Black Opal and Self-Acceptance


Black opal1 is about going into the new. It is about breaking out of the prison of the limitations that we once created for ourselves out of concern for our safety. It is a remedy for the point in life when you know those limitations can no longer contain you and that come what may, you are going to break through to the other side.

Peter Tuminello, who introduced this remedy to homeopathy, stresses that it is about allowing and integrating parts of the self that have been disallowed. This makes sense, as our resistance to aspects of self stems from beliefs generated in the past. I would like to add that the impetus for freedom is not merely to integrate who you have been yet not allowed, but to move forward to allow the self to expand in new ways, to become more.

As light passes through opal it is diffracted – split into separate wavelengths, and thus colors – as it hits the tiny spheres of silica which create the gem’s structure. Because of this, the opal displays every color of the spectrum. Its beauty is symbolic of our own transcendent beauty realized when we accept and welcome all aspects of ourselves into our lives – the full spectrum of our being.

A central image in the proving of black opal was that of the Trojan Horse. The Greeks, at a stalemate in their attack on the city of Troy, had the idea to breech the gates by building a huge wooden horse to be presented as a gift to the city. But hidden inside the horse were the soldiers who, once inside the city, upon breaking out of hiding would open the gates to the Greek army, bringing the destruction of Troy.

The disallowed aspects of self are those soldiers hidden in the horse. It feels to the individual as if, once those soldiers spring free, it will be the end of the established order – that careful construction of self. On the one hand is the urge to become a larger version of oneself, and on the other hand the terror of the shake-up this will cause.

In this state the person is in denial of their truth. There is a belief, or a system of beliefs, that must be thrown off before they can fully acknowledge some aspect of themselves. The soldiers must emerge from the horse! Yet at the same time they experience the rigidity of this repression, and an unstoppable need for release.

As a remedy, black opal immersion can usher one to the point of allowing the release. It can then support one through the stages of disorientation that come with allowing the dismantling of the old order and embracing/becoming the new.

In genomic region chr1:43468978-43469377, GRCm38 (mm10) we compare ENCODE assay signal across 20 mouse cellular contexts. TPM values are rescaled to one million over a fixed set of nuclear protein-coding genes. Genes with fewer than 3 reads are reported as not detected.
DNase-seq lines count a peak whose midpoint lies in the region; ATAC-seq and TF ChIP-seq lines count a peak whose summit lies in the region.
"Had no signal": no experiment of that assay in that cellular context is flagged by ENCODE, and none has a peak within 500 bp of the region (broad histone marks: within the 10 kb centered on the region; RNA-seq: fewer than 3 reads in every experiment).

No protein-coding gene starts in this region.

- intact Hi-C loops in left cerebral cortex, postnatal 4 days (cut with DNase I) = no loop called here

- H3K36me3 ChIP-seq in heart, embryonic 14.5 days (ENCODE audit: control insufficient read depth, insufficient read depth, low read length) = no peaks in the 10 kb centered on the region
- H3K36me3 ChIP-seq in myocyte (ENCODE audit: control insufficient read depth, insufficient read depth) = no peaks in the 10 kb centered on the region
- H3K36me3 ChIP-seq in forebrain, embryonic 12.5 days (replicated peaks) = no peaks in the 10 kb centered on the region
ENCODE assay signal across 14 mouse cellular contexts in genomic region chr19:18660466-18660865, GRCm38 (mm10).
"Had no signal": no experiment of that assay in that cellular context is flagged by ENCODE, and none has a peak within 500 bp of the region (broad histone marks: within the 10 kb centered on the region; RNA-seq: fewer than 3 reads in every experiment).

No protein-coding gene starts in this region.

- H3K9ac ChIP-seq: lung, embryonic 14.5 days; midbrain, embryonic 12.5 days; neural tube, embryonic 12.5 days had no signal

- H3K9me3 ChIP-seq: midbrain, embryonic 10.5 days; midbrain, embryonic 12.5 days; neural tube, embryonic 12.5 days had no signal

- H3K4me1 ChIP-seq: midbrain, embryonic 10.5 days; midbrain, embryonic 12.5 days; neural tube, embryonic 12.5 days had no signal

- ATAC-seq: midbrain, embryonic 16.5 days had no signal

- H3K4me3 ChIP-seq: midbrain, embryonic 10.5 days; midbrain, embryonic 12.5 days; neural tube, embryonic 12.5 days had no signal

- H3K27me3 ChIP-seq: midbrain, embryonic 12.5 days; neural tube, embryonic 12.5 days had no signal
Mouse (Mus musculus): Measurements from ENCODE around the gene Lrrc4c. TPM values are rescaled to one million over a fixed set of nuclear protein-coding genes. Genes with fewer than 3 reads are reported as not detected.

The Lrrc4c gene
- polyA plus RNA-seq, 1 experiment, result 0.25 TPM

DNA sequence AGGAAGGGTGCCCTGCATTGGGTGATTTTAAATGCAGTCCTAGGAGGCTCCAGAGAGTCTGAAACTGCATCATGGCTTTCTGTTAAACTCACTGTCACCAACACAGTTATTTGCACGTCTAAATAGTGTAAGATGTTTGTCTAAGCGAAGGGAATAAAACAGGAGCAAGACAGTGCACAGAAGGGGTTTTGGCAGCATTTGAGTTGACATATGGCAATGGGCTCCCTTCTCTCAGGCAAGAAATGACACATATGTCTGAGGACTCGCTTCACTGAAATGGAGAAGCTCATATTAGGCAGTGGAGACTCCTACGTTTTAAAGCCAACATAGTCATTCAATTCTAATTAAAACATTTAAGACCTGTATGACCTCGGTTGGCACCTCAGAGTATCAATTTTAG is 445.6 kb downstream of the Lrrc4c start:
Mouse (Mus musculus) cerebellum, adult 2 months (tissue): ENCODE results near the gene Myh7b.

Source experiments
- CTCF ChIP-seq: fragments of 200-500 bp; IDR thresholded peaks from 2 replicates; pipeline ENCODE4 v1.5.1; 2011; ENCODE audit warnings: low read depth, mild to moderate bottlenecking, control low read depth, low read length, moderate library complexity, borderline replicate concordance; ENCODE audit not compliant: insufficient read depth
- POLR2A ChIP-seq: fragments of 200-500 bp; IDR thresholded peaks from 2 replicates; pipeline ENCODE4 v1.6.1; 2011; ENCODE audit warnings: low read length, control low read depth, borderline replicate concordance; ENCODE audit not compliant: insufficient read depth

Black opal as remedy and as totem holds forth both the freedom and the faith to be in the world as ones largest self.

The experience of this is best given in the words one of the remedy provers:2

I am reflecting on how I feel about my life and think, ‘As for myself, I see my horizon, a whole 360 degrees, and it is a flame of love and life and I hear, from deep within, everything my mind needs to know and everything my heart desires.’ I actually saw this image of a circular horizon on the sea with multicoloured flames.3

We sometimes strive half-heartedly for self-acceptance, without fully grasping what it would mean in our lives to DO it. The experience shared by this prover allows us to glimpse the full power of self-acceptance: a wide-open connection to our Divine Source.

Note: Here I have attempted to express the essence of this remedy, but it is not intended as a basis for prescribing. A much larger and fuller understanding, both of the remedy and of the person’s state, is needed in order to successfully choose the most similar remedy. I present this here as part of a basic introduction to the gem remedies, and to add to your understanding of the scope of homeopathy itself.


1   My explanation and my understanding of Black Opal is derived chiefly from the brilliant book on gem remedies, Twelve Jewels, by Peter Tuminello, and enriched by my own experience with the remedy.

2  The provers of a remedy are those who, in a controlled experiment, take the remedy with the intention of discovering its effects.

3  Tumminello, Peter L.. “Black opal.” In Twelve Jewels: gems in homeopathy. St. Leonards, N.S.W.: Medicine Way, 2005, p. 60.